Prosecutors in the Tim Bosma trial said a series of text messages between the Hamilton man's accused killers shows the pair meticulously planned to steal a truck, fatally shoot its owner and incinerate the remains.
Crown attorney Craig Fraser presented texts to court on Tuesday between Mark Smich and Dellen Millard that show them discussing stealing a Dodge truck, the same one Bosma was trying to sell online when he disappeared on May 6, 2013, after taking two strangers on a test drive.
He showed court one set of texts from April 6, 2013 — just one month before Bosma vanished. Millard wrote about one of his employees, Shane Schlatman, working on a vehicle to help with the pair's mission to steal a truck.
"Reminds me, Shane's starting modification on the white van for search-and-capture missions," Millard texted Smich.
"I love search and destroy," Smich wrote back. "Lol."
Smich testified that was a reference to video games the two played together. Fraser suggested it was a reference to a long-devised plan, more than a year in the making, to find a human being to incinerate.
"It's a reference to a game, a joke," Smich said.
Smich, 28, of Oakville, Ont., and Millard, 30, of Toronto, have pleaded not guilty to first-degree murder in Bosma's death. The trial began nearly for months ago, and Millard has chosen not to take the stand in his own defence.
Smich has previously testified that killing Bosma was never part of the plan.
Fraser, however, pointed to text messages between Smich and Millard in early 2012 in which they discuss guns and an incinerator.
In one series of text messages on May 28, 2012, Millard writes: "I'm gonna take a nap, I'll reach around 9:30, we go do incinerator, cool?"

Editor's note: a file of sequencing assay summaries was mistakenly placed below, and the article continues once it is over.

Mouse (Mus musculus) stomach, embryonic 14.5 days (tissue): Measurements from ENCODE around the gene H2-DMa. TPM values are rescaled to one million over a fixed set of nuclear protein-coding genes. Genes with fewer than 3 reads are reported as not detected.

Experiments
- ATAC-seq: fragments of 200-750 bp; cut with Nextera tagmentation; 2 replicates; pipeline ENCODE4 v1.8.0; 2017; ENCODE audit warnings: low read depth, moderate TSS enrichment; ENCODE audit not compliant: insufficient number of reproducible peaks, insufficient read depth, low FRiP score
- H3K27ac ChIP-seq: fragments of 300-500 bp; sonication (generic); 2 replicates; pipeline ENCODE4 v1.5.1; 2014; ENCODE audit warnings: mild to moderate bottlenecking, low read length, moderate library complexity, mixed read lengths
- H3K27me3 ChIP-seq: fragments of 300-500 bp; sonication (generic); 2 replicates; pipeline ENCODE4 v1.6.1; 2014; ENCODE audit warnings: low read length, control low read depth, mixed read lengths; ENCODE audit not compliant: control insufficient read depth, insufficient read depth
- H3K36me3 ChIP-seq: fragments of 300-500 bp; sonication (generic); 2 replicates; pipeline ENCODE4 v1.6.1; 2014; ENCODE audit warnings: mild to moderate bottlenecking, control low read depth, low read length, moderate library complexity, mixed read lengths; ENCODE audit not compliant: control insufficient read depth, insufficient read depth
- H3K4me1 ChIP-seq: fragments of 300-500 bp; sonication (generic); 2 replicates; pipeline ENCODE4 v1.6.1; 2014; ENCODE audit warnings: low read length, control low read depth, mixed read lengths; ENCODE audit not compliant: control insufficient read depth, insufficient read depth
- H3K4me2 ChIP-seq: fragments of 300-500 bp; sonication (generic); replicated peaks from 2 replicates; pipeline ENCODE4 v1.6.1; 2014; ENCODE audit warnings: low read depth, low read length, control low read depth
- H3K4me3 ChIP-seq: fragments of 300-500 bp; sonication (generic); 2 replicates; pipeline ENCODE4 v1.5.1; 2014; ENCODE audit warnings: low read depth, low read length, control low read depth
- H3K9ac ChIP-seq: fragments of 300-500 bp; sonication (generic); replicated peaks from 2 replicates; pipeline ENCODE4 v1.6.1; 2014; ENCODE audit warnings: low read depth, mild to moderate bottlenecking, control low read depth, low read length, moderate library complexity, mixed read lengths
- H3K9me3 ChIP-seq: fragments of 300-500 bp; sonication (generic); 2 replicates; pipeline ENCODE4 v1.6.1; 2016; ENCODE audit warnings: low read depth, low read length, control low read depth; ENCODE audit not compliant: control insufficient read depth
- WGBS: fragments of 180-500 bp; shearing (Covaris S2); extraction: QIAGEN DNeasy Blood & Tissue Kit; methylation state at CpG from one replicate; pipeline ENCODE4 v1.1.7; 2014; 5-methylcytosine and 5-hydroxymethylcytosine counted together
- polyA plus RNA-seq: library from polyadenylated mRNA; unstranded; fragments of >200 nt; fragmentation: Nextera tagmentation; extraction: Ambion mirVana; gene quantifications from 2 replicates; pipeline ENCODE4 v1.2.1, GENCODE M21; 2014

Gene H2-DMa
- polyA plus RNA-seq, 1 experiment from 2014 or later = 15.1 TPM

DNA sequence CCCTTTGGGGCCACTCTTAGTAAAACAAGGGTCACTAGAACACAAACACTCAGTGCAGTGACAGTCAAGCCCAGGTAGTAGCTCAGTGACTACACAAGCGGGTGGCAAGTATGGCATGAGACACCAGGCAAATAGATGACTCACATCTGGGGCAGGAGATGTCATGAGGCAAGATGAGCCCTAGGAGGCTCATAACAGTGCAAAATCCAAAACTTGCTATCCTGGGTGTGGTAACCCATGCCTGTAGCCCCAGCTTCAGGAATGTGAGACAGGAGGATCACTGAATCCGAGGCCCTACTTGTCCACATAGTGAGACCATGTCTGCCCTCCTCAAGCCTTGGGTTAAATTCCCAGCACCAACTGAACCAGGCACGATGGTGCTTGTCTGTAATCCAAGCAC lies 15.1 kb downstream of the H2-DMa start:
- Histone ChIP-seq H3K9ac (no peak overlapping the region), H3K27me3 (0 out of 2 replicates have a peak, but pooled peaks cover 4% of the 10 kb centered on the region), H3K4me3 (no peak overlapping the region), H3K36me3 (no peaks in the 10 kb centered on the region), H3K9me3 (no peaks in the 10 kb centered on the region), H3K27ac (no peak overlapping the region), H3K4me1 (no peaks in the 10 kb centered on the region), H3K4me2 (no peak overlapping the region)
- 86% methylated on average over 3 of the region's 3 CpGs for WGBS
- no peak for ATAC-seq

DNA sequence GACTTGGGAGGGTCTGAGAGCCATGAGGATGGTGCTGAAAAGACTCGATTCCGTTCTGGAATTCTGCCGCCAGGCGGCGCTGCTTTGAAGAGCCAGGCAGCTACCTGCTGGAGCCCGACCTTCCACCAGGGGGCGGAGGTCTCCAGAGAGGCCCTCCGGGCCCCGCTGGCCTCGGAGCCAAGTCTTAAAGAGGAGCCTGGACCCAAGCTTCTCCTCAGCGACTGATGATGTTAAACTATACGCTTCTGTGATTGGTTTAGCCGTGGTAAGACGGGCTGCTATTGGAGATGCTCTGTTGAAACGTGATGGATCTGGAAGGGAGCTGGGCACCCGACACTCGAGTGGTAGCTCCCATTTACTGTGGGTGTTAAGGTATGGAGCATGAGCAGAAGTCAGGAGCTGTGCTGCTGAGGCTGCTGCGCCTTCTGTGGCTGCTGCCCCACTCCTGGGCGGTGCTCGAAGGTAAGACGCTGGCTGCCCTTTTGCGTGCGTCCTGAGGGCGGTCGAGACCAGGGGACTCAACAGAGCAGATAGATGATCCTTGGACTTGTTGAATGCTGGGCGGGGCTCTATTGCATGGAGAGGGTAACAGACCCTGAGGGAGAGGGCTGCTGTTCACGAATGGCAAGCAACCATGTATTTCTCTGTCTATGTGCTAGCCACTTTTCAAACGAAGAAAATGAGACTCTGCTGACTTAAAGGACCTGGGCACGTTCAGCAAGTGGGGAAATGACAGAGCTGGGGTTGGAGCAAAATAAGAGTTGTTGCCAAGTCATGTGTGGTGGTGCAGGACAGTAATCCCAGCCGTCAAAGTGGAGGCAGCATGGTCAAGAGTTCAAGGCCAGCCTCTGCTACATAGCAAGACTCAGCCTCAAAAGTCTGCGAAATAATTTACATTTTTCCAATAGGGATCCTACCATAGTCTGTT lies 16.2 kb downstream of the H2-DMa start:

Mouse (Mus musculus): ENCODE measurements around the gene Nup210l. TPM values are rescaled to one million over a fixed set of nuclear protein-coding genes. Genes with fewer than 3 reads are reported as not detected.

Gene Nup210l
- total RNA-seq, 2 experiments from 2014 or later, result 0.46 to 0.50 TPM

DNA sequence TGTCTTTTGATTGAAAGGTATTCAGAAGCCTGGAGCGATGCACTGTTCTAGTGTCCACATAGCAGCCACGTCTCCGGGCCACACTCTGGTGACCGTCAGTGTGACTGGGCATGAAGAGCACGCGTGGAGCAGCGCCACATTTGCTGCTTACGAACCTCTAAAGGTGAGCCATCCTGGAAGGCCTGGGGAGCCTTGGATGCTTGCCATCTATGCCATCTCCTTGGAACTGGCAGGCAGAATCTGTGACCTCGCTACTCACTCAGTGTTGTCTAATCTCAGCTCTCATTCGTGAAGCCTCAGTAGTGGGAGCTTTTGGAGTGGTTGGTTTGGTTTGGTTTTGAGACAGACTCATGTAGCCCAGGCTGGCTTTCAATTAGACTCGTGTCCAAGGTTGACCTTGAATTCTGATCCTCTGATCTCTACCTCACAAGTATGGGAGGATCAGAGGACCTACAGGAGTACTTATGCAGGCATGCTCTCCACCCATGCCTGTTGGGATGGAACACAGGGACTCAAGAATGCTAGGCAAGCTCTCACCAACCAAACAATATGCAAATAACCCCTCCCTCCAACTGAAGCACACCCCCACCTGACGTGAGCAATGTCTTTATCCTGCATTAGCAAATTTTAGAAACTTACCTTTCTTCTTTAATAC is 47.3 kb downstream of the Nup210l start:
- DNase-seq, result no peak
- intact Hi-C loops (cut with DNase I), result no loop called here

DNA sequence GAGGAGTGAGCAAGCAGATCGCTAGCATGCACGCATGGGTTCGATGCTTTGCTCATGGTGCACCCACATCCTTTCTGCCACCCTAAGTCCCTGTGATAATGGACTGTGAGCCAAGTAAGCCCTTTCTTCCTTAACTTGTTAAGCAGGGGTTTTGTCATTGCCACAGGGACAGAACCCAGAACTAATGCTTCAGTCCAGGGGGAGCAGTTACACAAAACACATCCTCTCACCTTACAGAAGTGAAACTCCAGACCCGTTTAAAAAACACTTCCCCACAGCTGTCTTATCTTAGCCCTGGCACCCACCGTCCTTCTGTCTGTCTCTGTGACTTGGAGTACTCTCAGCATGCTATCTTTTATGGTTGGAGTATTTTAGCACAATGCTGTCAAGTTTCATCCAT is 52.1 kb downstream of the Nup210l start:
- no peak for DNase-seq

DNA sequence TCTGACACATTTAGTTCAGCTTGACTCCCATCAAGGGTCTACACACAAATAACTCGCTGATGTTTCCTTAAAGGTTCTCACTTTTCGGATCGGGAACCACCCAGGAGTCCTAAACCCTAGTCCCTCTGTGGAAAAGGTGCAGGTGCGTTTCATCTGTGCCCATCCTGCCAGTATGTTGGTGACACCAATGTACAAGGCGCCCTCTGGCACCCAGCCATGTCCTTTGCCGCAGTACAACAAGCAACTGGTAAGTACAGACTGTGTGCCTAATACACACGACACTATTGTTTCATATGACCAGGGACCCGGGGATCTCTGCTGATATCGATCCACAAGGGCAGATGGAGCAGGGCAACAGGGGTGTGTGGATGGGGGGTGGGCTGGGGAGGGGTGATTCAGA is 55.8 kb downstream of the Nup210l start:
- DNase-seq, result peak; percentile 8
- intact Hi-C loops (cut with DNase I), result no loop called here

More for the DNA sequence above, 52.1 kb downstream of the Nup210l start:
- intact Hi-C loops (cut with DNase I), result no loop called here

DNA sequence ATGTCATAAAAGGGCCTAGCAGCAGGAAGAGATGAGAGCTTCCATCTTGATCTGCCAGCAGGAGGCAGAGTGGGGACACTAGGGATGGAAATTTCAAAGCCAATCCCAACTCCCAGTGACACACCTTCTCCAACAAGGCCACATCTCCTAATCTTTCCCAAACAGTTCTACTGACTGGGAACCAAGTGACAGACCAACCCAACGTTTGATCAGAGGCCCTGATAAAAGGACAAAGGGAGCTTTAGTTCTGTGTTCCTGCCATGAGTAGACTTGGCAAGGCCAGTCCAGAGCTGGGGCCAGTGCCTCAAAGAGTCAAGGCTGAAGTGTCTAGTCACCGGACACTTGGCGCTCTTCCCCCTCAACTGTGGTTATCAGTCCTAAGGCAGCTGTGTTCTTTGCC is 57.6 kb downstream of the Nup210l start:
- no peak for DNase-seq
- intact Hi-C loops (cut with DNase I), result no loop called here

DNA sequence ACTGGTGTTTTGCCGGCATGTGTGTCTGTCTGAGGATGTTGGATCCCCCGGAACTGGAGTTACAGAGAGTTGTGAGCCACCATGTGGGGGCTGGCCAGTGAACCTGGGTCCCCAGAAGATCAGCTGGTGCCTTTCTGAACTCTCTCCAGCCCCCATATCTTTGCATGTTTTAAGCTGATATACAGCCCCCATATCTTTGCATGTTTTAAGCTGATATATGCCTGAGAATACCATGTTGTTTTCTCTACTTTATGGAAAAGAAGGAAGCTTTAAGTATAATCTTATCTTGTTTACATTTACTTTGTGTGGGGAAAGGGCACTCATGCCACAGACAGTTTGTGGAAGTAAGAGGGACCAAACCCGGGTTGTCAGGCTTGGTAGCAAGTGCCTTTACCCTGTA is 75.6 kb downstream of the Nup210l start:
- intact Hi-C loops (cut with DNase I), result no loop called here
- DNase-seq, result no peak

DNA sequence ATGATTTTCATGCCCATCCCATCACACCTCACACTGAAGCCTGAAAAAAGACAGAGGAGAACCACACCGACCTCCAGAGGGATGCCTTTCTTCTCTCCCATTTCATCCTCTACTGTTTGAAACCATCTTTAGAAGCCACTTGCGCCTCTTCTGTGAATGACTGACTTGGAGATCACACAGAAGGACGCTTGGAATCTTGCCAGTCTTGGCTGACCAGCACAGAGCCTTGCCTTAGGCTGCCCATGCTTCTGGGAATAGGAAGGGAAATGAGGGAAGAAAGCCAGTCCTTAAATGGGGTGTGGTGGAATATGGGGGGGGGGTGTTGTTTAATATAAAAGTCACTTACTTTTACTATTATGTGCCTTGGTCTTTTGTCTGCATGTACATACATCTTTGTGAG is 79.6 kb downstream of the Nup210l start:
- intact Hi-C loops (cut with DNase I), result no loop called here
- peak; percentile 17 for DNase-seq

"Yo I'm down bro," Smich responds. "I would even say come sooner then that. Then we can chill and talk about other s--t as well."
Smich told court the two were talking about the incinerator that Schlatman built from scratch.
"You had the truck, the gun, the bullets, but you didn't have the incinerator, and now you're starting to get that phase of the plan in place, correct?" Fraser asked, his voice rising.
"No sir," Smich said.
"Why else do you go at 10 p.m. to check out the incinerator with Mr. Millard? To see if you can execute your plan, a year before Mr. Bosma was killed, to make sure it works?"
"It was for garbage," Smich said.
Court has previously heard that Millard ordered a $15,000 animal incinerator — dubbed "The Eliminator" — after the homemade one didn't work. The new incinerator was installed on a trailer for another $7,000. The whole thing was massive, court has heard.
Smich has testified Millard shot, killed and then burned Bosma. He said he only helped clean up the mess after because he was terrified of his friend.
"It's a two-man job. Tim Bosma was six feet, 170 pounds, it took two of you to put Mr. Bosma in The Eliminator," Fraser said. "You have to get up on the trailer, on the platform, then you have to get the body — Mr. Bosma's body — inside."
That exchange resulted in Bosma's widow, Sharlene, weeping in court.
"No sir," Smich said.